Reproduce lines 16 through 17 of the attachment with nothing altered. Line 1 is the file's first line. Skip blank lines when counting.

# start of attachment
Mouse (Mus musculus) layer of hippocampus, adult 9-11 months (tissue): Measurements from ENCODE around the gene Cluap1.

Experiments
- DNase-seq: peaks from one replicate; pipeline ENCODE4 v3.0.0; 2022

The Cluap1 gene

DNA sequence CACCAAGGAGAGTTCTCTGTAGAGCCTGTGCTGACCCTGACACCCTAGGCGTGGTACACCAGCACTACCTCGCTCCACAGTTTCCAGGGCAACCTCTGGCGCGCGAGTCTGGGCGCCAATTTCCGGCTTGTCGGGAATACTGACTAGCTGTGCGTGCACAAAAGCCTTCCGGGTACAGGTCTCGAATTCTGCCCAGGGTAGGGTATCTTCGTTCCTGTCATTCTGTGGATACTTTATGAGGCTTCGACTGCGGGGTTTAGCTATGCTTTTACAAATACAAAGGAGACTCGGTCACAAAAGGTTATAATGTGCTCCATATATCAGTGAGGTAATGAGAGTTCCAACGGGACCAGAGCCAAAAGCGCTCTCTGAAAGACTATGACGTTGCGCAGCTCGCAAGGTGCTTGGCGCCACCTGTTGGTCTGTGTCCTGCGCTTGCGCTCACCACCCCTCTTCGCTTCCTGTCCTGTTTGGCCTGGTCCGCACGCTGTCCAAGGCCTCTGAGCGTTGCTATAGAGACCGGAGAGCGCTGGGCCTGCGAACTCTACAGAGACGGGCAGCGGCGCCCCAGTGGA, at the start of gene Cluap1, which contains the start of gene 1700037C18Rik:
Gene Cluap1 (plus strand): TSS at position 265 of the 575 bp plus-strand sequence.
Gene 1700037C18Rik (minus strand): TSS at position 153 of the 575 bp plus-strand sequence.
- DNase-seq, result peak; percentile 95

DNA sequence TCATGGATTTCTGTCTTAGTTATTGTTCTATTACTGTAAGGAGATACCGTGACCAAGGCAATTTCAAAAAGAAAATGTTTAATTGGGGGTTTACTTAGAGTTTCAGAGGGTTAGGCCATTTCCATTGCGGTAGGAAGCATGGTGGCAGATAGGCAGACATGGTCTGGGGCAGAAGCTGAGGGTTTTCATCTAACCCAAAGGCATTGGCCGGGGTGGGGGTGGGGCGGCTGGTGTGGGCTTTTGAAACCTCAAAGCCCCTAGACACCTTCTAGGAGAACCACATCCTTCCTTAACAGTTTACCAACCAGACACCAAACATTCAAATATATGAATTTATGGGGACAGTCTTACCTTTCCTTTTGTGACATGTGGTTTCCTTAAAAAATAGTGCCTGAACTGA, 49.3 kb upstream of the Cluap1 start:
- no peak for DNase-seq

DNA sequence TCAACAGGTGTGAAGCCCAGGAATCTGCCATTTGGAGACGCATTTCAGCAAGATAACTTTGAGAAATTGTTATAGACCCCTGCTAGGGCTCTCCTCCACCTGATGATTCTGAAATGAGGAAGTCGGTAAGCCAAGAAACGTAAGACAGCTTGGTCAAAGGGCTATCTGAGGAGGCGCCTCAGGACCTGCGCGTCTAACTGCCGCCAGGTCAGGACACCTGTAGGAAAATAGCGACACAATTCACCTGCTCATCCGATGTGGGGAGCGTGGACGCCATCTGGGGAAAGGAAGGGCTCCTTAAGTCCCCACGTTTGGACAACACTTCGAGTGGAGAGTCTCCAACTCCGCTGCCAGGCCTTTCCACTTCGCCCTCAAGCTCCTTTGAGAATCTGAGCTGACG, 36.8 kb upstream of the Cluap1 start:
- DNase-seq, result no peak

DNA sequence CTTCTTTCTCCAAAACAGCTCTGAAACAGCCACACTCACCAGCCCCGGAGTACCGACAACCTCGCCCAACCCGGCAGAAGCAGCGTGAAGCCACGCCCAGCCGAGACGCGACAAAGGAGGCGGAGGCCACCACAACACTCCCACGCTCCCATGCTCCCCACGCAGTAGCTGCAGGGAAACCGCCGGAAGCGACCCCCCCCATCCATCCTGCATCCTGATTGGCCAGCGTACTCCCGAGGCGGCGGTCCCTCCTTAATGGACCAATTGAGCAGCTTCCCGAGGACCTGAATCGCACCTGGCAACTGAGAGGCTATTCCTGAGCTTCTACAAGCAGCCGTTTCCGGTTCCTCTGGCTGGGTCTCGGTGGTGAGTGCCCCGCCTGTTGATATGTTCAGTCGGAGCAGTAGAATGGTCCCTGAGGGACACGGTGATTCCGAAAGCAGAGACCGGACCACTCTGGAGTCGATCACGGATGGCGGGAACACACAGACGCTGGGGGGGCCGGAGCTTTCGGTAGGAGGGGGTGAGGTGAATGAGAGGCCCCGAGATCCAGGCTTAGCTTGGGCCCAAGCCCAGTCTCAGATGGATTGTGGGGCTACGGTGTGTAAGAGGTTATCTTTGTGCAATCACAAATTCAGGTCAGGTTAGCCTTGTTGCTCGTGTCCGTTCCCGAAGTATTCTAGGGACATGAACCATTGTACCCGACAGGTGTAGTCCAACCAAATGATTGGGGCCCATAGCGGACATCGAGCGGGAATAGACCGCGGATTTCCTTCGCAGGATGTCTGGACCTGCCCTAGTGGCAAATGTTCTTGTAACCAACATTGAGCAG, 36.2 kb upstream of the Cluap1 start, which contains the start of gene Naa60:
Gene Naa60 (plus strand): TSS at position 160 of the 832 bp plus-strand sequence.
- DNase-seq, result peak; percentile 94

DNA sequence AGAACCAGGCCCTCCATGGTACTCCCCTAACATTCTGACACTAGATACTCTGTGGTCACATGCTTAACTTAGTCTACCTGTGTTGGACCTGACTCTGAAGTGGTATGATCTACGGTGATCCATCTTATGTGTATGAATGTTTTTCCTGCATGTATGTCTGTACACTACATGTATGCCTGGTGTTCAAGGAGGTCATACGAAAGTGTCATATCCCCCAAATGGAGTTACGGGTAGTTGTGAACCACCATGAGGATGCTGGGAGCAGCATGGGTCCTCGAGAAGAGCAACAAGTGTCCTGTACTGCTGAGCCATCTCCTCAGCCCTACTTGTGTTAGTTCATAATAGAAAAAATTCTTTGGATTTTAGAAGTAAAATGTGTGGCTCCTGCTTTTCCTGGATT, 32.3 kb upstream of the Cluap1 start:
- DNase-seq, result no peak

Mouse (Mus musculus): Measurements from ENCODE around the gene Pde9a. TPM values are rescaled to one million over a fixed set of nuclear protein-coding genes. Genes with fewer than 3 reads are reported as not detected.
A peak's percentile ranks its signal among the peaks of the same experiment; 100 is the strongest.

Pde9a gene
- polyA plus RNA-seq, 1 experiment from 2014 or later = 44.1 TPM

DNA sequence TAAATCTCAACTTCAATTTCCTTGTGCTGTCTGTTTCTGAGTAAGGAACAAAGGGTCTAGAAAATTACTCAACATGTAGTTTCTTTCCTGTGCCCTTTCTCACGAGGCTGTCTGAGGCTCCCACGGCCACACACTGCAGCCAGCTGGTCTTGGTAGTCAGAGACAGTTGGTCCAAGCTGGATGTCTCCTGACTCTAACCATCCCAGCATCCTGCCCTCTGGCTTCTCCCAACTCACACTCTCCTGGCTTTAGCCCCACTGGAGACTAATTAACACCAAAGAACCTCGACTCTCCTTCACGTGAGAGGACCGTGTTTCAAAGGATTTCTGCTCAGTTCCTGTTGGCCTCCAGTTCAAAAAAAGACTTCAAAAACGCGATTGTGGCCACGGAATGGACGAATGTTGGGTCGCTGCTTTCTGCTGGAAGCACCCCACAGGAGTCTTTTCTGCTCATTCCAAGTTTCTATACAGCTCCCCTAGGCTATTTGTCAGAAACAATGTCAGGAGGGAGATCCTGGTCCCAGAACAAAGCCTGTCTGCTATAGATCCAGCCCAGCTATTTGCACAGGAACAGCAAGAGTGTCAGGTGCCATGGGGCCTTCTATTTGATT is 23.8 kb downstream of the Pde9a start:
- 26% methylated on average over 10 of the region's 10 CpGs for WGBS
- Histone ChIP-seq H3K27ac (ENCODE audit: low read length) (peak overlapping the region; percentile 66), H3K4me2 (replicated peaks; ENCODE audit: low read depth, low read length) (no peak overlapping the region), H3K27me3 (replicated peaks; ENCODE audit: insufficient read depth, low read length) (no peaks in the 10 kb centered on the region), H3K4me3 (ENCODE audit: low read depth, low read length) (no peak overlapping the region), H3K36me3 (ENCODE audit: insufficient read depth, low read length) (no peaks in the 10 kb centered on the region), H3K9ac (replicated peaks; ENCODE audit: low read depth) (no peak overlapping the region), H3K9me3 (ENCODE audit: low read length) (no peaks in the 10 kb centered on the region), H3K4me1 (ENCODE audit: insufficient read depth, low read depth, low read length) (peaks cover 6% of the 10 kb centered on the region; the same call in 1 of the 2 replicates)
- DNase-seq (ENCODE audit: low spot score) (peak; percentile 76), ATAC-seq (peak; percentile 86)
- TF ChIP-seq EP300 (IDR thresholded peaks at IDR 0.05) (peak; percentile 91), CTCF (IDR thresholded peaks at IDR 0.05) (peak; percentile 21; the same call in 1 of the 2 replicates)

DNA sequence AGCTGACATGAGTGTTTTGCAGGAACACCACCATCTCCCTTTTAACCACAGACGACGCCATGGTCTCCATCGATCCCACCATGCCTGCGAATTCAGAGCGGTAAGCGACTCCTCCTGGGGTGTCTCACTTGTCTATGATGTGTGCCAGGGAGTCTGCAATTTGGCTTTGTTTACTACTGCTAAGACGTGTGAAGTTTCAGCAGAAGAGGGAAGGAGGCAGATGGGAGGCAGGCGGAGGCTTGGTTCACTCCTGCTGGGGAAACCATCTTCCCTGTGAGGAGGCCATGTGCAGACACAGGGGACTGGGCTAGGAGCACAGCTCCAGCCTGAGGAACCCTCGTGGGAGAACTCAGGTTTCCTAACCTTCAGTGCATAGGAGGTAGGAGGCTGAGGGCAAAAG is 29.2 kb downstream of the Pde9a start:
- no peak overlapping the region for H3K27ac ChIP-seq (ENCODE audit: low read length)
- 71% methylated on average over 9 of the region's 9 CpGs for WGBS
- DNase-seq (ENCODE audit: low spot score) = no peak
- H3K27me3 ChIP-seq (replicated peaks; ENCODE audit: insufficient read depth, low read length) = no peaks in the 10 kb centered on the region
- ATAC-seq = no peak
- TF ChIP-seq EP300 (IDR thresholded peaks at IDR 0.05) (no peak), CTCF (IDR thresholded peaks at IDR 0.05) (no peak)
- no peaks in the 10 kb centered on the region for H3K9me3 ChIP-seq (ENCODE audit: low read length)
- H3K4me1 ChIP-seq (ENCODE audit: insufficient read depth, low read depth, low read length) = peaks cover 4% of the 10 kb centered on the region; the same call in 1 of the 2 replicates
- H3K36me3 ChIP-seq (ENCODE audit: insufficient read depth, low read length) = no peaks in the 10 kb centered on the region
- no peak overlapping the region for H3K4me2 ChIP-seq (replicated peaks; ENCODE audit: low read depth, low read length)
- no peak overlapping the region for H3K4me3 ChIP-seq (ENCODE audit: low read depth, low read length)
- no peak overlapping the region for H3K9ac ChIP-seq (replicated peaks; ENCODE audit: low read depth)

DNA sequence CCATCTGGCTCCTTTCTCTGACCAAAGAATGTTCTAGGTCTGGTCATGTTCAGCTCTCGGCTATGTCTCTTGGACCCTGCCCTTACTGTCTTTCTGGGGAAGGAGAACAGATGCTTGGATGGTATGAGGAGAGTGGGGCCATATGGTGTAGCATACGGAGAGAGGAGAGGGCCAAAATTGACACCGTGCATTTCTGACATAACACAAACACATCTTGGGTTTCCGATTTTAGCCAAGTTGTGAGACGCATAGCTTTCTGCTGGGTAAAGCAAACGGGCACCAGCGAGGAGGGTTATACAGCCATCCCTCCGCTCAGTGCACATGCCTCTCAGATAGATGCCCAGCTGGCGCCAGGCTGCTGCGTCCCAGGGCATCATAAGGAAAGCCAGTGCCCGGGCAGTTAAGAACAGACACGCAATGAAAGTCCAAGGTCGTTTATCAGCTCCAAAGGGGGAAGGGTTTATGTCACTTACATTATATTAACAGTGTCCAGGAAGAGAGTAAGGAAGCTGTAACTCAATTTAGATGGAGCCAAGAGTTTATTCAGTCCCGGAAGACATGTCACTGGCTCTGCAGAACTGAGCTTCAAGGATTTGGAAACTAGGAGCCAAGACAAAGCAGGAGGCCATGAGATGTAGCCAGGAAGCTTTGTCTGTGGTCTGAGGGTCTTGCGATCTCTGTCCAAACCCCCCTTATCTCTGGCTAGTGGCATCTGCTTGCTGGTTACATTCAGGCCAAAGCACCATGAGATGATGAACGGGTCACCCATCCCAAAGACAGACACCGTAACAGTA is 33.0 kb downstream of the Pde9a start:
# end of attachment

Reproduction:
DNA sequence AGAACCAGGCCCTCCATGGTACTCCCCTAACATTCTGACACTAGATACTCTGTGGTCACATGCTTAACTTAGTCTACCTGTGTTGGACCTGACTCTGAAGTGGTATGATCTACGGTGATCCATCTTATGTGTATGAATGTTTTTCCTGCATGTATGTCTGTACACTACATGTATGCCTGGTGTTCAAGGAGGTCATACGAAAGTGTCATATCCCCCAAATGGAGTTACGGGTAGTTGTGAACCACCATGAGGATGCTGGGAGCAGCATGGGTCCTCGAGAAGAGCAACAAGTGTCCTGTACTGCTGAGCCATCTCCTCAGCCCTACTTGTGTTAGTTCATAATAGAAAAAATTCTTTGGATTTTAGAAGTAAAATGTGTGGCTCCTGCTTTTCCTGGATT, 32.3 kb upstream of the Cluap1 start:
- DNase-seq, result no peak